This law signaled a significant shift in the government’s relationship with the native peoples – Congress now deemed the Native Americans, not as countries outside of its jurisdiction, but as wards of the government. By making Native Americans wards of the U.S. government, Congress presumed that it would be better to make the policy of assimilation a broadly recognised part of the cultural mainstream of America.

     

    More On American Indian History


    Many U.S. government representatives viewed assimilation as the most practical answer to what they deemed “the Indian problem,” and the sole permanent means of protecting U.S. interests in the West and the survival of the American Indians. In order to accomplish this, the government pressed Native Americans to move out of their established dwellings, move into wooden homes and become farmers.

    The federal government passed laws that required Native Americans to quit their established appearance and lifestyle. Some laws outlawed customary religious practices while others instructed Indian males to cut their long hair. Agents on more than two-thirds of American Indian reservations founded tribunals to enforce federal regulations that often restricted traditional cultural and spiritual practices.

    To boost the assimilation process, the government started Indian training centers that tried to quickly and vigorously Americanize Indian children. According to the founder of the Carlisle Indian School in Pennsylvania, the schools were created to “kill the Indian and save the man.” In order to accomplish this objective, the schools compelled enrollees to speak only English, dress in proper American clothing and to substitute their Indian names with more “American” ones. These new policies brought Native Americans closer to the end of their original tribal identity and the start of their daily life as citizens under the absolute control of the U.S. administration.

     

    Native American Treaties with the United States


    In 1887, Congress approved the General Allotment Act, the most significant element of the U.S. government’s assimilation program, which was intended to “civilize” American Indians by teaching them to become farmers. In order to accomplish this, Congress wanted to create non-public title of Indian property by splitting up reservations, which were collectively held, and allowing each family their own parcel of land.

    Additionally, by pushing the Native Americans onto small plots, western developers and settlers could purchase the left over acreage. The General Allotment Act, also referred to as the Dawes Act, required that the Indian lands be surveyed and every family be awarded an allotment of between 80 and 160 acres, while unmarried adults received between 40 to 80 acres; the rest of the land was to be sold. Congress hoped that the Dawes Act would divide Indian tribes and increase individual enterprise, while reducing the cost of Indian supervision and serving up prime land to be sold to white settlers.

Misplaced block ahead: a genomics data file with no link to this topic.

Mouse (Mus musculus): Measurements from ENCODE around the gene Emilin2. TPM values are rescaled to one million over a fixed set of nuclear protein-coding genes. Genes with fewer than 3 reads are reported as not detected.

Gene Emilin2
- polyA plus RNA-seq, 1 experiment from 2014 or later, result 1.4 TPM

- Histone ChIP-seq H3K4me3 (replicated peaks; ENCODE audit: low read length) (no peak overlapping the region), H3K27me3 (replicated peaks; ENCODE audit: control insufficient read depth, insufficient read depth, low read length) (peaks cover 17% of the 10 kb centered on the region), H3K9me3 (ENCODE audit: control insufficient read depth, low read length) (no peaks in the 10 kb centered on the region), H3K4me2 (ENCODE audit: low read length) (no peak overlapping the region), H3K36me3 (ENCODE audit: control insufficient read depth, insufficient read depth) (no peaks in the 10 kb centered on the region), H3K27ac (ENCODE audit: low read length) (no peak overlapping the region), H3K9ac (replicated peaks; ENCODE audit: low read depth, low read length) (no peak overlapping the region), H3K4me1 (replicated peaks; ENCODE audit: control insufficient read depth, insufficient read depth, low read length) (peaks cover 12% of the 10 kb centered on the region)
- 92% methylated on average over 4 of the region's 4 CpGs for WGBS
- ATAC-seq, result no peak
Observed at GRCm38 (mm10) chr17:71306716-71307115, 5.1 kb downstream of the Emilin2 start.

Find Native American Indian Clothing in White Springs, FL


    The Dawes Act proved to be disastrous for the American Indians; over the next generations they lived under policies that outlawed their traditional approach to life but failed to supply the necessary resources to support their businesses and households. Splitting the reservations into small parcels of land led to the significant decrease of Indian-owned land. Inside thirty years, the people had lost more than two-thirds of the territory that they had controlled before the Dawes Act was passed in 1887; the majority of the remaining land was sold to white settlers.

    Commonly, Native Americans were cheated out of their allotments or were required to sell off their land in order to pay bills and take care of their own families. Because of that, the Indians were not “Americanized” and were generally unable to become self-supporting farmers or ranchers, like the makers of the policy had desired. Further, it developed anger among Indians for the U.S. government, as the allotment practice sometimes ruined land that was the spiritual and cultural hub of their activities.

     

    Native American Culture


    Between 1850 and 1900, life for Native Americans changed tremendously. Through U.S. government policies, American Indians were forced from their housing because their native lands were parceled out. The Plains, which they had previously roamed alone, were now filling with white settlers.

     

    The Upshot of the Indian Wars


    Over these years the Indians had been cheated out of their territory, food and way of life, as the federal government’s Indian regulations forced them on to reservations and tried to “Americanize” them. Many American Indian bands did not survive relocation, assimilation and military loss; by 1890 the Native American population was decreased to fewer than 250,000 persons. Due to generations of discriminatory and dodgy policies implemented by the United States authorities between 1850 and 1900, life for the American Indians was changed forever.

    [google-map location=”White Springs FL”